The Revelers: Get Ready to Move the Tables and Dance

Eclectic Louisiana-based group The Revelers make music for dancing. “It has to be danceable,” says multi-instrumentalist Daniel Coolik. “We pride ourselves on being a get-up-and-move sort of band. That’s where we come from. If you play stuff that people can’t dance to, they’re just not going to come out.” When called upon to do so, Coolik says that The Revelers are a “dance hall, club kind of band” who can play a four hour set of “all the old songs you’d want to hear.” The band hoped that people would move tables out of the way and dance for the Sep. 11 date at Asheville NC’s ISIS Restaurant & Music Hall.

Though they’re often referred to as a “supergroup” – they’re all previous members of celebrated Americana acts The Pine Leaf Boys and/or The Red Stick Ramblers – the musicians in The Revelers don’t take themselves too seriously. Their Wikipedia entry includes a number of fanciful “facts” such as this one: “[Daniel Coolik] has since renounced his faith in Bluegrass Music. He’s more into Stax now.” Coolik chuckles and admits that much of that information was put in “just to see how much we could get away with.” He and his bandmates do have a deep affinity for southern soul from the Memphis label, though.

In fact that open-minded approach informs The Revelers’ music. Less genre-specific than the bands out of which it rose, The Revelers fold in healthy amounts of country, rock ‘n’ roll, blues, and western swing into their Cajun musical stew. Sometimes described as a Zydeco or “swamp pop” group, The Revelers consciously aim to create music that can’t easily be described with a simple label. “We’re trying to do more rock ‘n’ roll,” Coolik says, though the group’s deep Louisiana roots – not to mention their decision to sing many songs in French – color the music so that it’s always interesting and unique. And he notes that “there’s a lot of crossover between Cajun and country music,” both of which find their way into The Revelers’ sound. “When somebody [in the band] brings a song, we ask ourselves, ‘How does this fit into what we’re doing?’”

What The Revelers are doing is staying busy, both in the studio and on the road. 2014 saw the release of Play the Swamp Pop Classics, Vol. 1, an EP containing four traditional covers. And the group’s most recent effort is the all-originals Get Ready. The ISIS date was a CD release party for the new Get Ready disc, the band’s second full-length release.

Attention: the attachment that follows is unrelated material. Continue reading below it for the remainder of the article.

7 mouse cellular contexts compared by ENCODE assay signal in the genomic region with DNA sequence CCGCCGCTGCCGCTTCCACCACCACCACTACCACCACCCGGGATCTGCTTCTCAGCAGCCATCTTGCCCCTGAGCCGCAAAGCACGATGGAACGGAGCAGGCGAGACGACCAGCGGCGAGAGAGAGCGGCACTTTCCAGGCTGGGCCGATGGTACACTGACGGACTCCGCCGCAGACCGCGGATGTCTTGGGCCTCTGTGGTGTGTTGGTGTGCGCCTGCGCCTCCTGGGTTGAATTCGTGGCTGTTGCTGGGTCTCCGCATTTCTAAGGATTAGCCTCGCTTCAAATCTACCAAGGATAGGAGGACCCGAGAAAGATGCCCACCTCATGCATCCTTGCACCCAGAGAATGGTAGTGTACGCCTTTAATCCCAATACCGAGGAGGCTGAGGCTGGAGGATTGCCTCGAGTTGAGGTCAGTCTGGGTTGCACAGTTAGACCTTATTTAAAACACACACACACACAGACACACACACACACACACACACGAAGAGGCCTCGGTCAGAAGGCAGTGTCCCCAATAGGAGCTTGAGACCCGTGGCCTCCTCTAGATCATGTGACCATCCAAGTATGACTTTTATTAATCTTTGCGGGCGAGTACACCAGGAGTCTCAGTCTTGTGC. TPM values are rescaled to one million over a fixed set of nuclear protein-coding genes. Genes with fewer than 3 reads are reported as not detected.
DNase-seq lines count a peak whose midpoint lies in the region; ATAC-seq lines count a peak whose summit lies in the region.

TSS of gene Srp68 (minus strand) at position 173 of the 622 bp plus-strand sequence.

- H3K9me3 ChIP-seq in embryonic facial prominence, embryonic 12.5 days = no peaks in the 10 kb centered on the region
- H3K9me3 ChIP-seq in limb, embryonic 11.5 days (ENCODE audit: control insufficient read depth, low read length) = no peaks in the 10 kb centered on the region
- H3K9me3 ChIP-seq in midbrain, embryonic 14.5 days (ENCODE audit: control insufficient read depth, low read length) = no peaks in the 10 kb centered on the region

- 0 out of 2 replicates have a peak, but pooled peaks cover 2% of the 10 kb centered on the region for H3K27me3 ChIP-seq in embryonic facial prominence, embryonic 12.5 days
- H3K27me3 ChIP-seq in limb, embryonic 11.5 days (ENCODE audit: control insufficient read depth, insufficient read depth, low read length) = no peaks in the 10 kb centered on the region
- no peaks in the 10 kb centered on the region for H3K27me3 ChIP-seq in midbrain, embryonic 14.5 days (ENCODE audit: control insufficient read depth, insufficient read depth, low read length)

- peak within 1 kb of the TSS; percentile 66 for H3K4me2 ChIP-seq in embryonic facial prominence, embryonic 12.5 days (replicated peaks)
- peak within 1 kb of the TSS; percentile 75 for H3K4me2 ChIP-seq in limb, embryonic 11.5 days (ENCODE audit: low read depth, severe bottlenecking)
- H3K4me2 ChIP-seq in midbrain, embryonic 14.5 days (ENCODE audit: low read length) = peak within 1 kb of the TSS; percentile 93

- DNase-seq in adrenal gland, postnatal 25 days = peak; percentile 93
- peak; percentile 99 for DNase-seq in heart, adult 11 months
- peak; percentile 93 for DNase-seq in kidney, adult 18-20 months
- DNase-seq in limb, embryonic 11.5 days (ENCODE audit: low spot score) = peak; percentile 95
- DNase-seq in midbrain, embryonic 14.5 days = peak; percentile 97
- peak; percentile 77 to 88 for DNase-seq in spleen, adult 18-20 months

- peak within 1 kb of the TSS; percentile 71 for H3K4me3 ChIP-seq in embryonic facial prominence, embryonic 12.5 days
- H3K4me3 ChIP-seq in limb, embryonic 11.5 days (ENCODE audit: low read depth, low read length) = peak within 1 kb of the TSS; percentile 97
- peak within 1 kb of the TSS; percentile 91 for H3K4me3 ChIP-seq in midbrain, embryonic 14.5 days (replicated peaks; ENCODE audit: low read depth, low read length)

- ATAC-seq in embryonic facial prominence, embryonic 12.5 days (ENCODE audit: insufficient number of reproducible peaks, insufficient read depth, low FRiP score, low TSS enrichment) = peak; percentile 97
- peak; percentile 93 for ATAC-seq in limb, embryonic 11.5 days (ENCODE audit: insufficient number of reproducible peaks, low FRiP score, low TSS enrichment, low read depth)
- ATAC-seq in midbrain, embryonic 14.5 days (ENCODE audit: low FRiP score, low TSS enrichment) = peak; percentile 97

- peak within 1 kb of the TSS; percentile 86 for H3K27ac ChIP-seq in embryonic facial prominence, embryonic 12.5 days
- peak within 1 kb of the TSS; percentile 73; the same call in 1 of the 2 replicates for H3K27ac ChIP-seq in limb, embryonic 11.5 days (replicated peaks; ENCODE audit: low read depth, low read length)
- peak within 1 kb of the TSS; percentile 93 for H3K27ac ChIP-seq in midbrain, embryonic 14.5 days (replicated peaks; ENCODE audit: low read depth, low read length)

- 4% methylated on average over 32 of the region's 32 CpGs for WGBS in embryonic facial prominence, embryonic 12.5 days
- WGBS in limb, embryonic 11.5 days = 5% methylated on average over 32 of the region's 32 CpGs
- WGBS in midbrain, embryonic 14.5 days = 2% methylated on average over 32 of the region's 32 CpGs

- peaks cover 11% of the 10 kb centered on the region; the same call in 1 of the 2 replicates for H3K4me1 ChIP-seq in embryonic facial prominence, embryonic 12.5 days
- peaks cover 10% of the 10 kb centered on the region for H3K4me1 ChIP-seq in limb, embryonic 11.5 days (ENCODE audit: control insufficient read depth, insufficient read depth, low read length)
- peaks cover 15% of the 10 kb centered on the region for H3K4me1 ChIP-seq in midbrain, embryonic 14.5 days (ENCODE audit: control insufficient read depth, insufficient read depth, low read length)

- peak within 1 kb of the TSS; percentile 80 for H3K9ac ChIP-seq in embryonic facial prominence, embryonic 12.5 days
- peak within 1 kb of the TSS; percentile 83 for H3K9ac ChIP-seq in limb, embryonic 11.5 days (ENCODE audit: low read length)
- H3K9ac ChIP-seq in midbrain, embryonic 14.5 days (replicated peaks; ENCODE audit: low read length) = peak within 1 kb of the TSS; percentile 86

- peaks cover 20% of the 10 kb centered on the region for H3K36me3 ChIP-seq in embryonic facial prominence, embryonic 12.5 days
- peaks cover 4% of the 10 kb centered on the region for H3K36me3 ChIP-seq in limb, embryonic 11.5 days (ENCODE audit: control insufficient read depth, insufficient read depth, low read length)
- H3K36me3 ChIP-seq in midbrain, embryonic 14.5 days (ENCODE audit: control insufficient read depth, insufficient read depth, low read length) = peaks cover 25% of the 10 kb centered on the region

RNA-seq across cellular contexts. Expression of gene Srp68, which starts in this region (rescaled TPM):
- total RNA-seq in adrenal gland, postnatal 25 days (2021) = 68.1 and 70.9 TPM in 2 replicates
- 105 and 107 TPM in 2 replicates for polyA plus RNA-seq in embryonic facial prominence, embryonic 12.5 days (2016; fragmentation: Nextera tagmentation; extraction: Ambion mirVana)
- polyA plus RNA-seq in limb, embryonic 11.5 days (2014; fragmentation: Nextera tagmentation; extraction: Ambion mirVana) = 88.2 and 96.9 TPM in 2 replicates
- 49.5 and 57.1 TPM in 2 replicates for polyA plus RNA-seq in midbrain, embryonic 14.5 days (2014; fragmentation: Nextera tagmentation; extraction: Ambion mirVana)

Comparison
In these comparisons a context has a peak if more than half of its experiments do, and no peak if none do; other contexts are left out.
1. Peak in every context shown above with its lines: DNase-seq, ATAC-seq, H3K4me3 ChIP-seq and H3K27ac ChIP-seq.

Swamp pop is an umbrella term used to describe music from Louisiana, but the label often applies to very disparate styles of music. Coolik describes it as a style of music often made by “Cajun musicians coming out of playing French, Acadian music. They listened to Fats Domino, the rock ‘n’ roll and rhythm and blues that was coming out of New Orleans, that kind of 6/8 beat.” The fact that the musicians came out of southwest Louisiana influenced the way that they played, Coolik says. And like The Revelers’ music, “it was for dancing.”

The band finds itself in demand for a number of different kinds of engagements. “We just played at a concert series in Connecticut, something that we’ve been doing [annually] for a couple of years now,” says Coolik. “We did that, and then we had a nice, easy day gig. We’re playing a club gig in New York City tomorrow, and then a couple concert series dates in Pennsylvania.” And this time of year is the busiest. “We usually try to fill up the summer; it’s not too fun to be in and around Louisiana during the summertime.”

A Louisiana transplant, Daniel Coolik lived in Asheville from 1999 to 2008. “I met the then-Red Stick Ramblers here through friends,” he recalls. And they subsequently met up at a number of regional fiddler’s conventions. Though all of The Revelers are seasoned, touring musicians, the history of their musical style predates all of them. “We played a gig in Rhode Island not long ago,” says Coolik. “An older visiting musician came up to me, looked at us and said, ‘Y’all are so young!’”

An edited version of this feature appeared previously in Mountain Xpress.

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